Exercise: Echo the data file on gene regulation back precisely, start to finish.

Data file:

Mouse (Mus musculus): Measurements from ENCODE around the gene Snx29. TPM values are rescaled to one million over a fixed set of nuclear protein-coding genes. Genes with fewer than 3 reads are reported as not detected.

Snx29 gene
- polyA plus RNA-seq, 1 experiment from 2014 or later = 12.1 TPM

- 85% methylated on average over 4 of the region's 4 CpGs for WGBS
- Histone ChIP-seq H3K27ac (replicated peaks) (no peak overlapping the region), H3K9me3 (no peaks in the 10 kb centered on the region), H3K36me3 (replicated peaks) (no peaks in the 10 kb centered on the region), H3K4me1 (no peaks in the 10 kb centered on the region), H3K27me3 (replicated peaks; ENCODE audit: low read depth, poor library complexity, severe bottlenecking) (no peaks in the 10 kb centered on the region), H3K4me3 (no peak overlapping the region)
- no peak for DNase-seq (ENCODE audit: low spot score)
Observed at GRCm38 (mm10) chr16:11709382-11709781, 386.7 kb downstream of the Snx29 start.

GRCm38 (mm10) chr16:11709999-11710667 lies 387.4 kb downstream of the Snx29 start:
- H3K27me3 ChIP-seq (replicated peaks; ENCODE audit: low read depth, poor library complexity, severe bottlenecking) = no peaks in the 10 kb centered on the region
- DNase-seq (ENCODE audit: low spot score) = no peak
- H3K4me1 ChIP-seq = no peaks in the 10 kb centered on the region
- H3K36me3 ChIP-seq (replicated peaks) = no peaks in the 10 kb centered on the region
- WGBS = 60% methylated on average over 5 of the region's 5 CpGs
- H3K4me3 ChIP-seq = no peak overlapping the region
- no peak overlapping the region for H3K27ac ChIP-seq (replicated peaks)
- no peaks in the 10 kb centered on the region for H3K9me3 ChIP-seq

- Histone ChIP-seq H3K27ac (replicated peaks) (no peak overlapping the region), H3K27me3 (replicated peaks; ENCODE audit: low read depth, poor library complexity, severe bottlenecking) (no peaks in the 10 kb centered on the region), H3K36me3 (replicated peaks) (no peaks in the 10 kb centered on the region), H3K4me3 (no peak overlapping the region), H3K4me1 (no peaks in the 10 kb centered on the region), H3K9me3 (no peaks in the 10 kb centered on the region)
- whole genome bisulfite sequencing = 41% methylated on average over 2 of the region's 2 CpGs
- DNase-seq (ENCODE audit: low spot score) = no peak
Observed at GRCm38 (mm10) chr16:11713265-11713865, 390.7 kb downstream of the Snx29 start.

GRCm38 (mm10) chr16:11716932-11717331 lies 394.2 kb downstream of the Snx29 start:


Mouse (Mus musculus): Measurements from ENCODE around the gene Snx29. TPM values are rescaled to one million over a fixed set of nuclear protein-coding genes. Genes with fewer than 3 reads are reported as not detected.

Snx29 gene
- polyA plus RNA-seq, 1 experiment from 2014 or later = 12.1 TPM

- 85% methylated on average over 4 of the region's 4 CpGs for WGBS
- Histone ChIP-seq H3K27ac (replicated peaks) (no peak overlapping the region), H3K9me3 (no peaks in the 10 kb centered on the region), H3K36me3 (replicated peaks) (no peaks in the 10 kb centered on the region), H3K4me1 (no peaks in the 10 kb centered on the region), H3K27me3 (replicated peaks; ENCODE audit: low read depth, poor library complexity, severe bottlenecking) (no peaks in the 10 kb centered on the region), H3K4me3 (no peak overlapping the region)
- no peak for DNase-seq (ENCODE audit: low spot score)
Observed at GRCm38 (mm10) chr16:11709382-11709781, 386.7 kb downstream of the Snx29 start.

GRCm38 (mm10) chr16:11709999-11710667 lies 387.4 kb downstream of the Snx29 start:
- H3K27me3 ChIP-seq (replicated peaks; ENCODE audit: low read depth, poor library complexity, severe bottlenecking) = no peaks in the 10 kb centered on the region
- DNase-seq (ENCODE audit: low spot score) = no peak
- H3K4me1 ChIP-seq = no peaks in the 10 kb centered on the region
- H3K36me3 ChIP-seq (replicated peaks) = no peaks in the 10 kb centered on the region
- WGBS = 60% methylated on average over 5 of the region's 5 CpGs
- H3K4me3 ChIP-seq = no peak overlapping the region
- no peak overlapping the region for H3K27ac ChIP-seq (replicated peaks)
- no peaks in the 10 kb centered on the region for H3K9me3 ChIP-seq

- Histone ChIP-seq H3K27ac (replicated peaks) (no peak overlapping the region), H3K27me3 (replicated peaks; ENCODE audit: low read depth, poor library complexity, severe bottlenecking) (no peaks in the 10 kb centered on the region), H3K36me3 (replicated peaks) (no peaks in the 10 kb centered on the region), H3K4me3 (no peak overlapping the region), H3K4me1 (no peaks in the 10 kb centered on the region), H3K9me3 (no peaks in the 10 kb centered on the region)
- whole genome bisulfite sequencing = 41% methylated on average over 2 of the region's 2 CpGs
- DNase-seq (ENCODE audit: low spot score) = no peak
Observed at GRCm38 (mm10) chr16:11713265-11713865, 390.7 kb downstream of the Snx29 start.

GRCm38 (mm10) chr16:11716932-11717331 lies 394.2 kb downstream of the Snx29 start: